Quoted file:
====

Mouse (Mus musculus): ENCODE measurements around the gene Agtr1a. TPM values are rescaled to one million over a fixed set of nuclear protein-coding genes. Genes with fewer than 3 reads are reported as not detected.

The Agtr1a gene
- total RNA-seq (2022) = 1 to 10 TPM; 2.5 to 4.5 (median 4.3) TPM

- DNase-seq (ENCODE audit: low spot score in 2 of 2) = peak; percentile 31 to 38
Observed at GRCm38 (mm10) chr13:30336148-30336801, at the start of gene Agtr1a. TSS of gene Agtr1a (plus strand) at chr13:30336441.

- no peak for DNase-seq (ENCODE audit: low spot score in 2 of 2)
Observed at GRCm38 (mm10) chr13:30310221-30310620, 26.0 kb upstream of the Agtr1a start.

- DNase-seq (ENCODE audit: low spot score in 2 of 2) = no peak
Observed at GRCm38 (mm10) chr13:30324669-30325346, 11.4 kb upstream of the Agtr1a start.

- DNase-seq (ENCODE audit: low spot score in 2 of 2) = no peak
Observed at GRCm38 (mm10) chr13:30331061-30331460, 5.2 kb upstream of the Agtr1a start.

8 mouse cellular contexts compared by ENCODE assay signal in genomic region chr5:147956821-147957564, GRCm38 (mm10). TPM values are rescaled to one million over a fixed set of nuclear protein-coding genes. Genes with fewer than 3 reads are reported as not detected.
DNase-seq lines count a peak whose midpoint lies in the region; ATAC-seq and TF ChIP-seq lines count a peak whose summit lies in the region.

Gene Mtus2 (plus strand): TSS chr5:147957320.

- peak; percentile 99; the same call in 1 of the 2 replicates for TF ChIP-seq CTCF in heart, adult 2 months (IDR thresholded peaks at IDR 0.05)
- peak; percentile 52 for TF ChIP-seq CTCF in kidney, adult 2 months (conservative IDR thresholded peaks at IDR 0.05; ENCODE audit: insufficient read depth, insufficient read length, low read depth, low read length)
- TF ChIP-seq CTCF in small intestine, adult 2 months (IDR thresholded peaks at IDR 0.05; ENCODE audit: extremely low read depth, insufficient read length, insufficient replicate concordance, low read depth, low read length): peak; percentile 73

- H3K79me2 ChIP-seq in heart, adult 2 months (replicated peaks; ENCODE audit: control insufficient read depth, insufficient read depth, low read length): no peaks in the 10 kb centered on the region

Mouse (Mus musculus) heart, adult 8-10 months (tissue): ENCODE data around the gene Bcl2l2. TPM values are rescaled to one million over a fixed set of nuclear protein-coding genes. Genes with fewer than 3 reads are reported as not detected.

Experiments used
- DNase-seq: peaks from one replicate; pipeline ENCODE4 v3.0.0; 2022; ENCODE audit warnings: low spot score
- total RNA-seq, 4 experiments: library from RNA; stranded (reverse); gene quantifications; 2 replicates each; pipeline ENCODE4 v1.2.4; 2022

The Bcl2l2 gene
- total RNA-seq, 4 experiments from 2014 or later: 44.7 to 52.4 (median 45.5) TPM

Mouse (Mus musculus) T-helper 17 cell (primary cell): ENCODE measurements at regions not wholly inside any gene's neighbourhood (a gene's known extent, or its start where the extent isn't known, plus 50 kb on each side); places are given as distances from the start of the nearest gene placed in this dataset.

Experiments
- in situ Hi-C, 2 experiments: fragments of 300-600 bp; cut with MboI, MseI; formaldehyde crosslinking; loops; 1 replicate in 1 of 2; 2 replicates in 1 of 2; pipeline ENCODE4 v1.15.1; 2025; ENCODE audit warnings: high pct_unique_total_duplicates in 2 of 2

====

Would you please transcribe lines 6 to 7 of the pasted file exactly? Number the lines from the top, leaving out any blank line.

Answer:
- no peak for DNase-seq (ENCODE audit: low spot score in 2 of 2)
Observed at GRCm38 (mm10) chr13:30310221-30310620, 26.0 kb upstream of the Agtr1a start.